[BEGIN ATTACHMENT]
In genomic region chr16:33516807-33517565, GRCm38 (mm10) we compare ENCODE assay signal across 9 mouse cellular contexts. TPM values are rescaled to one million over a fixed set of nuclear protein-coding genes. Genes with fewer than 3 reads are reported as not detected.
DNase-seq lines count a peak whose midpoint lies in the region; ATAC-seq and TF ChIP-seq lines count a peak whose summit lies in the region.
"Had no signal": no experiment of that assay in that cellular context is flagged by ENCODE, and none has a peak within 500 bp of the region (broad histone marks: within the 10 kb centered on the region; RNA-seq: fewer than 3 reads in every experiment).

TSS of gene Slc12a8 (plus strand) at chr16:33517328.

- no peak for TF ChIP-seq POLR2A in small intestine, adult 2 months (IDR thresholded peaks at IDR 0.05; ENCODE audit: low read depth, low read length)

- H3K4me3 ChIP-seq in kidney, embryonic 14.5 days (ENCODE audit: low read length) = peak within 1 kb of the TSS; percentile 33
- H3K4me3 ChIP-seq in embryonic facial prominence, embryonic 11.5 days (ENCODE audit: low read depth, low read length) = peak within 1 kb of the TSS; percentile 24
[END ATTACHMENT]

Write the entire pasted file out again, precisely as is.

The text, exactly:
In genomic region chr16:33516807-33517565, GRCm38 (mm10) we compare ENCODE assay signal across 9 mouse cellular contexts. TPM values are rescaled to one million over a fixed set of nuclear protein-coding genes. Genes with fewer than 3 reads are reported as not detected.
DNase-seq lines count a peak whose midpoint lies in the region; ATAC-seq and TF ChIP-seq lines count a peak whose summit lies in the region.
"Had no signal": no experiment of that assay in that cellular context is flagged by ENCODE, and none has a peak within 500 bp of the region (broad histone marks: within the 10 kb centered on the region; RNA-seq: fewer than 3 reads in every experiment).

TSS of gene Slc12a8 (plus strand) at chr16:33517328.

- no peak for TF ChIP-seq POLR2A in small intestine, adult 2 months (IDR thresholded peaks at IDR 0.05; ENCODE audit: low read depth, low read length)

- H3K4me3 ChIP-seq in kidney, embryonic 14.5 days (ENCODE audit: low read length) = peak within 1 kb of the TSS; percentile 33
- H3K4me3 ChIP-seq in embryonic facial prominence, embryonic 11.5 days (ENCODE audit: low read depth, low read length) = peak within 1 kb of the TSS; percentile 24